CES

Ford’s latest innovation at #CES2018: cars that talk to cities

Ford wants to be your delivery guy.

 

Forget couriers and stressed-out drivers making a few bucks an hour, worried about getting mugged or arriving on time.

Ford and Postmates are working together to create the first fleet of self-driving vehicles that will double as a delivery service.

Plenty of details still have to be worked out, but it’s an exciting and forward-thinking partnership.

Word at CES is that the tests will begin in March and random customers will be selected as trial runs for the service, with only those who use the Postmates app in the running to be chosen. A real live person will be in the car at the time to ensure things go well and the delivery is picked up by the right customer.

Ford also divulged a few more details about its interest in learning more about how cities operate, announcing another partnership, with Qualcomm, to develop technologies that will allow vehicles to communicate with other objects in a municipal setting, including traffic lights.

This all builds on Ford’s “City of Tomorrow” vision, introduced at CES 2017, a concept Andrew Hawkins of The Verge calls “a glossy, utopian vision of urban mobility that largely ignores the shabby condition of most of our major cities.”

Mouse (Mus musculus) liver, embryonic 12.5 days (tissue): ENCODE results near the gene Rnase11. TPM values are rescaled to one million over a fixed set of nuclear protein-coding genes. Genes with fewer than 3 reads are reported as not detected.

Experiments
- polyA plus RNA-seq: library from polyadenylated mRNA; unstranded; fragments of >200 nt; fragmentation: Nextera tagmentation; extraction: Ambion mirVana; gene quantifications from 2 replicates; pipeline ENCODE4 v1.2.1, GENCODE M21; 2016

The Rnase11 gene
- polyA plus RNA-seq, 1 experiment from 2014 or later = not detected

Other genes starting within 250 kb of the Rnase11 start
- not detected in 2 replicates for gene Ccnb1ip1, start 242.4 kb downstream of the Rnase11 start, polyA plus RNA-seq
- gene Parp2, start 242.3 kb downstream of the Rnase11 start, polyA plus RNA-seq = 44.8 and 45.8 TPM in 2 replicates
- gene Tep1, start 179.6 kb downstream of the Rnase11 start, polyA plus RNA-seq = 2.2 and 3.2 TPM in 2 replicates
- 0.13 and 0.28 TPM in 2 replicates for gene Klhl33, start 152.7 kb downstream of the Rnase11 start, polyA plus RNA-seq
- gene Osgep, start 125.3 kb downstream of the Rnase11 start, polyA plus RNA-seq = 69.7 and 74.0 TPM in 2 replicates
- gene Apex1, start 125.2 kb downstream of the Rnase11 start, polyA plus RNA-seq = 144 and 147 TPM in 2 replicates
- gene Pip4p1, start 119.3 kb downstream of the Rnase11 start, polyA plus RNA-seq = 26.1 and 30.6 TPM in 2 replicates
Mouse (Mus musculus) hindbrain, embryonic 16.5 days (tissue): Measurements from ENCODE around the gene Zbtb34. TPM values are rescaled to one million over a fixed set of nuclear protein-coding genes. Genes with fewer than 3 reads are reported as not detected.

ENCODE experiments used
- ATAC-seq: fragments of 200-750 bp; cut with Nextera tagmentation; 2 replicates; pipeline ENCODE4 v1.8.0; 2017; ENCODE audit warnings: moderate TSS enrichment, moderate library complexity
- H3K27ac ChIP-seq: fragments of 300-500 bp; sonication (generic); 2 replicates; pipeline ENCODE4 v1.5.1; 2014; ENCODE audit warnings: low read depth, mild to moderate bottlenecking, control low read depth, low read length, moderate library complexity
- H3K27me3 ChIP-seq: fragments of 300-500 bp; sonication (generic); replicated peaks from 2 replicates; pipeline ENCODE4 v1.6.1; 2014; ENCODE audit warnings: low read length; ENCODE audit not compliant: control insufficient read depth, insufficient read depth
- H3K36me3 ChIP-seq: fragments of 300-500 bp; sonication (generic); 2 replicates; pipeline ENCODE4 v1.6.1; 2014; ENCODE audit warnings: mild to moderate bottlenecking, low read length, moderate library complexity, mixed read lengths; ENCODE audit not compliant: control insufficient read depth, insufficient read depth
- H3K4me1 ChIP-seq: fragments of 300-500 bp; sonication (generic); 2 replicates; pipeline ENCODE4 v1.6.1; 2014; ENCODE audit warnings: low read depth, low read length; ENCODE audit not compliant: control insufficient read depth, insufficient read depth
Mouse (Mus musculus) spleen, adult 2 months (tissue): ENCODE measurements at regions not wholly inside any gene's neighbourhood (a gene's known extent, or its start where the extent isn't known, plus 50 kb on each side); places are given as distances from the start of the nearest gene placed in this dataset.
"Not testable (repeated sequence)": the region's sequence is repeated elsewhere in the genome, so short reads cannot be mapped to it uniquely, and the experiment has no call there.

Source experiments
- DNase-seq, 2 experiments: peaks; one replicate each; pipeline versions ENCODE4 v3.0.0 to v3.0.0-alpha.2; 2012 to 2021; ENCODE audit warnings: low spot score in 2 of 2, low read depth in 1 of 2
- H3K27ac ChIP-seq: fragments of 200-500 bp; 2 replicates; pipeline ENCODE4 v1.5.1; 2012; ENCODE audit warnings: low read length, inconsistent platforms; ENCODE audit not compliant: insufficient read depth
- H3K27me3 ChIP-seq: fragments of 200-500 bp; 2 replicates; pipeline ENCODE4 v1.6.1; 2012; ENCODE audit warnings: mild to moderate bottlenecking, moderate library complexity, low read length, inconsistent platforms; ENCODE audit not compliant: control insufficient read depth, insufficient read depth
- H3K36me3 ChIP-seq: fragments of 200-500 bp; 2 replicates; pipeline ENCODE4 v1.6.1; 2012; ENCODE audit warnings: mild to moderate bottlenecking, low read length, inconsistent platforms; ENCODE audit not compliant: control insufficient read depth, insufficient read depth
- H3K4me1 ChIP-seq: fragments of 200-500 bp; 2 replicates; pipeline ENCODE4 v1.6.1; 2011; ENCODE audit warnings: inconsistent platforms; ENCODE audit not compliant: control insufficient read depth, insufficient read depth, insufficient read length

The automaker said it’s working with Qualcomm to install what it’s calling “vehicle to everything” cellular tech that will be installed in all Ford models by 2019.

Hawkins writes that Ford isn’t so much interested in self-driving vehicles as how to use those devices as tools to make more money.

“Our new platform will make it easy to connect to and work with our partners, who can benefit by accessing our fleet of self-driving vehicles to serve their customers,” says Jim Farley, executive vice president and president for global markets for Ford. “Lyft, for example, is already testing the platform, which includes specific communications protocols that will be used to request and dispatch autonomous vehicles from our fleet for times and locations with surging customer demand, or to areas that are often underserved.”

If this is suggesting better delivery options to places where people are afraid to leave their own homes, I guess that’s an overall win, right?

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